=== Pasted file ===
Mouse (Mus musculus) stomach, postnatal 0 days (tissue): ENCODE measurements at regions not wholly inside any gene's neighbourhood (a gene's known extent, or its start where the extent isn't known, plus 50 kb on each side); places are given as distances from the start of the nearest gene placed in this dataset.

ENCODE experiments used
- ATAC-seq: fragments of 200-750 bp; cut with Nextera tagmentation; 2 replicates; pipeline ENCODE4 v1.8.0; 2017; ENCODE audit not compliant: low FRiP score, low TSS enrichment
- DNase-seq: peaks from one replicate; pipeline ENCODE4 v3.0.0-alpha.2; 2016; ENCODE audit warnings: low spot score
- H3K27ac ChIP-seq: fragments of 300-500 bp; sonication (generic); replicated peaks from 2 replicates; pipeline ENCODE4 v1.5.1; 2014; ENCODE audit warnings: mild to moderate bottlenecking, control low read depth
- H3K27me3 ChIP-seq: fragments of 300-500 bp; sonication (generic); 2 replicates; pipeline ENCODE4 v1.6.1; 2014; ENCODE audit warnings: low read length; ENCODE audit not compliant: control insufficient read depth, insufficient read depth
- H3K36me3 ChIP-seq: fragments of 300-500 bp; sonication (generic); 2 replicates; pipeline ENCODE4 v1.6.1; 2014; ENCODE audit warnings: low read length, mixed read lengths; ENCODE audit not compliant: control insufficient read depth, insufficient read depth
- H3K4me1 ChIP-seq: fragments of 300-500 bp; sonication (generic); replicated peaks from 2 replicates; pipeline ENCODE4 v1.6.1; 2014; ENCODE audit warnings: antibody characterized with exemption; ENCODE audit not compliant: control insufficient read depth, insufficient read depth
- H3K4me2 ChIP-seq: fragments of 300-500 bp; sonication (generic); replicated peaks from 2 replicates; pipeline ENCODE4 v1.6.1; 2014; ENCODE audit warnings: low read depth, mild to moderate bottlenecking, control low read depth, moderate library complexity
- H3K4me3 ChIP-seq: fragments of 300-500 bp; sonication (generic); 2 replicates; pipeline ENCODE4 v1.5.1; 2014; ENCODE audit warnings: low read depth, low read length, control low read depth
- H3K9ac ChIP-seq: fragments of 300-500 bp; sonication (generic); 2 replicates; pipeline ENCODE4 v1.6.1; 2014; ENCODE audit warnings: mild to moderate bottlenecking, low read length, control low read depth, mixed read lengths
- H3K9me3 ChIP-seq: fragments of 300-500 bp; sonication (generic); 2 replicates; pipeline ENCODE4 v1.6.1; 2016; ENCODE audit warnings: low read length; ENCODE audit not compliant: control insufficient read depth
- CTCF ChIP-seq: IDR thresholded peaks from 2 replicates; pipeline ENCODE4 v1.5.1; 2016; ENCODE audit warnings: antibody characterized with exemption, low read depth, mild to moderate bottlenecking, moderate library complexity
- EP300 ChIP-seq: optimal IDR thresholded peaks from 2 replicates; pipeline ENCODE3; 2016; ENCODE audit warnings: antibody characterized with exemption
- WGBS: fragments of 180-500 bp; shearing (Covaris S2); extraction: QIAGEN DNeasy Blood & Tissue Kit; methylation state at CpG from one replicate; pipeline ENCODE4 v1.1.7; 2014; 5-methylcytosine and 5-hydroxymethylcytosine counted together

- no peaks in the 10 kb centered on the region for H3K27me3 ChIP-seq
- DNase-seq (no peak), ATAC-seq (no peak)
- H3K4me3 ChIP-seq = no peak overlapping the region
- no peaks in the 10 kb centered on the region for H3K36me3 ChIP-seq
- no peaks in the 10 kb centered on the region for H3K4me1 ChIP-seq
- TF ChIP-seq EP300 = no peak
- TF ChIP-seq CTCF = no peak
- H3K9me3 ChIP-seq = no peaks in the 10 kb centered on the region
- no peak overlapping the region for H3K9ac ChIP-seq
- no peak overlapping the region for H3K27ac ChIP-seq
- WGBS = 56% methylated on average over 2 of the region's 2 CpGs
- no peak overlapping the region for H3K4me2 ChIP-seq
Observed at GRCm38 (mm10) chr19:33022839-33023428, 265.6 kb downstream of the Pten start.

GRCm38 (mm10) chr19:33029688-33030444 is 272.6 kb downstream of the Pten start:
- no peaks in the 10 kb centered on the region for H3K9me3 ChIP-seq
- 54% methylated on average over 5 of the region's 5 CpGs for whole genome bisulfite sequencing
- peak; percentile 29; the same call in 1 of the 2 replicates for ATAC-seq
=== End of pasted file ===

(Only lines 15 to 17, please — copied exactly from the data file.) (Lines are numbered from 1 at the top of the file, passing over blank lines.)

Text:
- WGBS: fragments of 180-500 bp; shearing (Covaris S2); extraction: QIAGEN DNeasy Blood & Tissue Kit; methylation state at CpG from one replicate; pipeline ENCODE4 v1.1.7; 2014; 5-methylcytosine and 5-hydroxymethylcytosine counted together

- no peaks in the 10 kb centered on the region for H3K27me3 ChIP-seq
- DNase-seq (no peak), ATAC-seq (no peak)